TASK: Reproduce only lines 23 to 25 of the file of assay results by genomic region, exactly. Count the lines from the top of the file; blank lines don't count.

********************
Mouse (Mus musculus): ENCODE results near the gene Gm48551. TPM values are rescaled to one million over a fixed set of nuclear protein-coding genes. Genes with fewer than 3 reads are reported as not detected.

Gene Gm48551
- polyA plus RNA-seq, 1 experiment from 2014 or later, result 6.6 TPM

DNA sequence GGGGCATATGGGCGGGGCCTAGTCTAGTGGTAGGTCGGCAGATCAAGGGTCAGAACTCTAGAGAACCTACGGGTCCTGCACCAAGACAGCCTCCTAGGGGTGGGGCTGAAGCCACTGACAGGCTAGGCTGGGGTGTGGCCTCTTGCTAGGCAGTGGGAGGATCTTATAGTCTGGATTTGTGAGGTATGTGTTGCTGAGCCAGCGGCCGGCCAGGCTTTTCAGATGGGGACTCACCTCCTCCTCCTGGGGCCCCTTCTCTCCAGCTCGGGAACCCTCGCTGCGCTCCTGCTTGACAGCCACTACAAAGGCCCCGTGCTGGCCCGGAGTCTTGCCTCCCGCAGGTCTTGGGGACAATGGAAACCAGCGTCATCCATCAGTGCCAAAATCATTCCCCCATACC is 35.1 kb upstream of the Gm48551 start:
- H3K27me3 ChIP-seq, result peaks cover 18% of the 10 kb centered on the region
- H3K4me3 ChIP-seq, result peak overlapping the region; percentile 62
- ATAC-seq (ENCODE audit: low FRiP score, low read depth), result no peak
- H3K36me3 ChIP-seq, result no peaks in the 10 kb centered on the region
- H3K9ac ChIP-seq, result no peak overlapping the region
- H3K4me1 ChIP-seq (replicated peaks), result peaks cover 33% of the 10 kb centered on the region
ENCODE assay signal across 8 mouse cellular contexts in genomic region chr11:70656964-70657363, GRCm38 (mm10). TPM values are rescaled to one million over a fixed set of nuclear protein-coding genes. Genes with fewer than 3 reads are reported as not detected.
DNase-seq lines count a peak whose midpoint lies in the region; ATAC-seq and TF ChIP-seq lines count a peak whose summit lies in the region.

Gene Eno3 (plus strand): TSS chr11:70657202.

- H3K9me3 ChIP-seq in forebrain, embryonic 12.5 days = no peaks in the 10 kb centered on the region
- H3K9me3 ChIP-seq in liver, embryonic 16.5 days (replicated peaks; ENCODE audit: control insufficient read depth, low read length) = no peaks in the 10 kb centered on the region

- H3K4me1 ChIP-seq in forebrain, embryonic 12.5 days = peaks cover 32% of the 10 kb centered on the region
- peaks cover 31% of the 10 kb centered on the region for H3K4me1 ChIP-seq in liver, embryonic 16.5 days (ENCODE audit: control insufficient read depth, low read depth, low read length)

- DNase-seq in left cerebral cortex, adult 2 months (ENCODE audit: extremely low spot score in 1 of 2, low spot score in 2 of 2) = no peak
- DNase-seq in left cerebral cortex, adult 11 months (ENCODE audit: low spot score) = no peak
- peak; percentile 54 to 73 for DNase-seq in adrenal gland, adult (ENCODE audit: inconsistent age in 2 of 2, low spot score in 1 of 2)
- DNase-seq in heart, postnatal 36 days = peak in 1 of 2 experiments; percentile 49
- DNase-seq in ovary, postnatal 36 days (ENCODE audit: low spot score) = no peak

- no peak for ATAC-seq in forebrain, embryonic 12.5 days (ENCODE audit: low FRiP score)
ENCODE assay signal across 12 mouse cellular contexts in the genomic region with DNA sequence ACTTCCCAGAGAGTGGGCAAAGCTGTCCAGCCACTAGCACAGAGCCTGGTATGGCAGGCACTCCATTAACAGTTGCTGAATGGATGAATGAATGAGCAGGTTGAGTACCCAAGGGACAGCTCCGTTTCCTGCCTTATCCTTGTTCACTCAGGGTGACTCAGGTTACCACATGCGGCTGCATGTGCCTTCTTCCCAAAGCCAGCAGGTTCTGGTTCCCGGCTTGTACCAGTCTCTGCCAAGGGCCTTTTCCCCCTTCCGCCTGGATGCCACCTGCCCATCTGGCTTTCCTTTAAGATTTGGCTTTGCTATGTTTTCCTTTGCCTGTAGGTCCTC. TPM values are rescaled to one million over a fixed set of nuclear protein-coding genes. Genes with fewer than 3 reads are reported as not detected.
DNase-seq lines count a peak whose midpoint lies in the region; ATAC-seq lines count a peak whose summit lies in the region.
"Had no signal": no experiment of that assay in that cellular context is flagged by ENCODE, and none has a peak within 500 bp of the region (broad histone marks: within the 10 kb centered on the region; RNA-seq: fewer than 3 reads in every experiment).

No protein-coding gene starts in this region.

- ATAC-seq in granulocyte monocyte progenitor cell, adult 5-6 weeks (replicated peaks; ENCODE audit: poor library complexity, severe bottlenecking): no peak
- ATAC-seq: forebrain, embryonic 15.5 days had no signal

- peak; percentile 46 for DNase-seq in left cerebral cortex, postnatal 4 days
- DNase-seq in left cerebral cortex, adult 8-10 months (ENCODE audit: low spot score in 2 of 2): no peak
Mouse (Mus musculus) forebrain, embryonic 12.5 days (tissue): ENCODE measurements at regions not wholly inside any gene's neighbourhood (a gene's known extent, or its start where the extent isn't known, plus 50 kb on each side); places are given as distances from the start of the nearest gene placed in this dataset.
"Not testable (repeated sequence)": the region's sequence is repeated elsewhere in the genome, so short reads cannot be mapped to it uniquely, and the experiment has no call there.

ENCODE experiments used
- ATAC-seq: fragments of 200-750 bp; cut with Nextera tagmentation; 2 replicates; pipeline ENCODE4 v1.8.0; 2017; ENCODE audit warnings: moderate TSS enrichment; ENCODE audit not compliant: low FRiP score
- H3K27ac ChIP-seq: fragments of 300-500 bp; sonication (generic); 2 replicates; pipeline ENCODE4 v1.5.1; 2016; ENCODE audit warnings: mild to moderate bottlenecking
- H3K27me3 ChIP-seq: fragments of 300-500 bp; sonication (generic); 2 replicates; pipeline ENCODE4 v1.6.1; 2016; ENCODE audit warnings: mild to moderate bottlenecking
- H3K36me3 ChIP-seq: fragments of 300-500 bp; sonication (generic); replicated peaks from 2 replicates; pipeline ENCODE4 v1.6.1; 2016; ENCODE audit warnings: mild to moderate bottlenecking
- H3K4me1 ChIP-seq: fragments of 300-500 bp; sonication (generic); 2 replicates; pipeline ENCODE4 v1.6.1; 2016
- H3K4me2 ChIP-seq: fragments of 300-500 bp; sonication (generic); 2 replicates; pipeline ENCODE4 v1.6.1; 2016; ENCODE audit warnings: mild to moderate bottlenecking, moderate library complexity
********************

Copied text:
- no peak for ATAC-seq in forebrain, embryonic 12.5 days (ENCODE audit: low FRiP score)
ENCODE assay signal across 12 mouse cellular contexts in the genomic region with DNA sequence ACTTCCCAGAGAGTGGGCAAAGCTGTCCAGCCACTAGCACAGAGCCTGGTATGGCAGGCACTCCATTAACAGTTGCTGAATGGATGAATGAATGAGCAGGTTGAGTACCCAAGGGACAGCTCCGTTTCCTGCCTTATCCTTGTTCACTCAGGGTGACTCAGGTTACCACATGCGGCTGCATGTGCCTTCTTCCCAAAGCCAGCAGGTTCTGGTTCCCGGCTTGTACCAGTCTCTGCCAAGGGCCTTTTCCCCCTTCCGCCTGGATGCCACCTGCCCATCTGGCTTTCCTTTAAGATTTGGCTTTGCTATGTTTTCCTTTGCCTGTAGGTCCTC. TPM values are rescaled to one million over a fixed set of nuclear protein-coding genes. Genes with fewer than 3 reads are reported as not detected.
DNase-seq lines count a peak whose midpoint lies in the region; ATAC-seq lines count a peak whose summit lies in the region.